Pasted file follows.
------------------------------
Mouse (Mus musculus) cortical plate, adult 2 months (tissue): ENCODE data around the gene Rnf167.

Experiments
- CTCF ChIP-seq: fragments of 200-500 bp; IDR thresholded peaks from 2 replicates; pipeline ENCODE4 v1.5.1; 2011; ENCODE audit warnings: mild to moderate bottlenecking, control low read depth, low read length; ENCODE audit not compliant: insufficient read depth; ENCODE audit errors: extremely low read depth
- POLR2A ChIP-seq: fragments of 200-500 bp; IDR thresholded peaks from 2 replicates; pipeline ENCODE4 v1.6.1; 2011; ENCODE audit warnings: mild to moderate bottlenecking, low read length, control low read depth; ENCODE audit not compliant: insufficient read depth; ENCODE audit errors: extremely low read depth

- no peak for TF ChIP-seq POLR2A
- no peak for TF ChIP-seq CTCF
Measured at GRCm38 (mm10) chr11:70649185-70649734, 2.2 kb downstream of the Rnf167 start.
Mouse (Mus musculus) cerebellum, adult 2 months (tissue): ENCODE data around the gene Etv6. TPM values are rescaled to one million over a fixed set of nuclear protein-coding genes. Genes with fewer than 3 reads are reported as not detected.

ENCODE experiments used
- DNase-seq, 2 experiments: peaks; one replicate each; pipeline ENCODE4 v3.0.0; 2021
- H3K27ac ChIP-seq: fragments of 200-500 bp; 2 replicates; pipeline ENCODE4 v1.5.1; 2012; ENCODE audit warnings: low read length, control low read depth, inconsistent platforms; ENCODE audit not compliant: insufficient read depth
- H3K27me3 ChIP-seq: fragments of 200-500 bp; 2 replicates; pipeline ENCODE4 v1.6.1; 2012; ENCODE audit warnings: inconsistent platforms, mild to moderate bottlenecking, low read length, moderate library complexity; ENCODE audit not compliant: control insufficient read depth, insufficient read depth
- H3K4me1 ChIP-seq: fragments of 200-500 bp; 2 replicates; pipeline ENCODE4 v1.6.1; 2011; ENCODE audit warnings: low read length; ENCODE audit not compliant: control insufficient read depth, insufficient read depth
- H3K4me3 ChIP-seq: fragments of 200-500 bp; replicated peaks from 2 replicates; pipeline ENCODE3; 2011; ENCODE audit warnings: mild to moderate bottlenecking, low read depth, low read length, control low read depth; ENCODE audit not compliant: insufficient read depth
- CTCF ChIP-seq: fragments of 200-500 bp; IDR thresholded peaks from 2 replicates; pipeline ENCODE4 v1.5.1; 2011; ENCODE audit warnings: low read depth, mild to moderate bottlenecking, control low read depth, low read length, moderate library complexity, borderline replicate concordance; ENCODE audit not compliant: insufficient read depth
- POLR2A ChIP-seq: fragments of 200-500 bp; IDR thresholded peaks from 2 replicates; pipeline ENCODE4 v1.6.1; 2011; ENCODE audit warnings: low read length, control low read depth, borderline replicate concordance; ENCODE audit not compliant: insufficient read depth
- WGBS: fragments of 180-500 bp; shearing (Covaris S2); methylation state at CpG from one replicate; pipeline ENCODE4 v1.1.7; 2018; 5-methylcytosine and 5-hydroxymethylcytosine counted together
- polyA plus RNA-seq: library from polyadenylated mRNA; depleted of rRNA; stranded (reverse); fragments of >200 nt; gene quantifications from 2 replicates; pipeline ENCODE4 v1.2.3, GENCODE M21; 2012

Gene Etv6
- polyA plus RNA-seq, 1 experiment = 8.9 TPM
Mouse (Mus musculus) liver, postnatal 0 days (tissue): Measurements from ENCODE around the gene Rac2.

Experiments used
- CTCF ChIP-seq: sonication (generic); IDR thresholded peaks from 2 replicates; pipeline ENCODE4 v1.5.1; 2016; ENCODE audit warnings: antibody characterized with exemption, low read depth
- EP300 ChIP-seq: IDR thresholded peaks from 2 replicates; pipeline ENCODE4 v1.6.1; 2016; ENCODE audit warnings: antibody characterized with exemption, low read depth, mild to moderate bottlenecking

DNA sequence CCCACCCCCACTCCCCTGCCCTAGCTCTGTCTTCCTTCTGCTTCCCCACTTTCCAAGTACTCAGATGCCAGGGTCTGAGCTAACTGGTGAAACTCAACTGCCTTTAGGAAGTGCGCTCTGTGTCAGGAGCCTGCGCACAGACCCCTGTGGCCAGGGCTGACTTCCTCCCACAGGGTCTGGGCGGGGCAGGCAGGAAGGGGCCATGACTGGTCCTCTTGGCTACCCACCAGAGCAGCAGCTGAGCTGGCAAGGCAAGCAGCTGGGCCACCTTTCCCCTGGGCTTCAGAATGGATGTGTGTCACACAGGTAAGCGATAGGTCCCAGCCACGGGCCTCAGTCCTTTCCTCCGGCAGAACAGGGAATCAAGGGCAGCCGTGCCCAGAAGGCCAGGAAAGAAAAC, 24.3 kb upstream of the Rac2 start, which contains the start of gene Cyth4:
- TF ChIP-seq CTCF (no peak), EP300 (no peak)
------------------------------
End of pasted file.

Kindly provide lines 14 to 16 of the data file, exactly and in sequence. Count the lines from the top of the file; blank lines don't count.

- H3K4me3 ChIP-seq: fragments of 200-500 bp; replicated peaks from 2 replicates; pipeline ENCODE3; 2011; ENCODE audit warnings: mild to moderate bottlenecking, low read depth, low read length, control low read depth; ENCODE audit not compliant: insufficient read depth
- CTCF ChIP-seq: fragments of 200-500 bp; IDR thresholded peaks from 2 replicates; pipeline ENCODE4 v1.5.1; 2011; ENCODE audit warnings: low read depth, mild to moderate bottlenecking, control low read depth, low read length, moderate library complexity, borderline replicate concordance; ENCODE audit not compliant: insufficient read depth
- POLR2A ChIP-seq: fragments of 200-500 bp; IDR thresholded peaks from 2 replicates; pipeline ENCODE4 v1.6.1; 2011; ENCODE audit warnings: low read length, control low read depth, borderline replicate concordance; ENCODE audit not compliant: insufficient read depth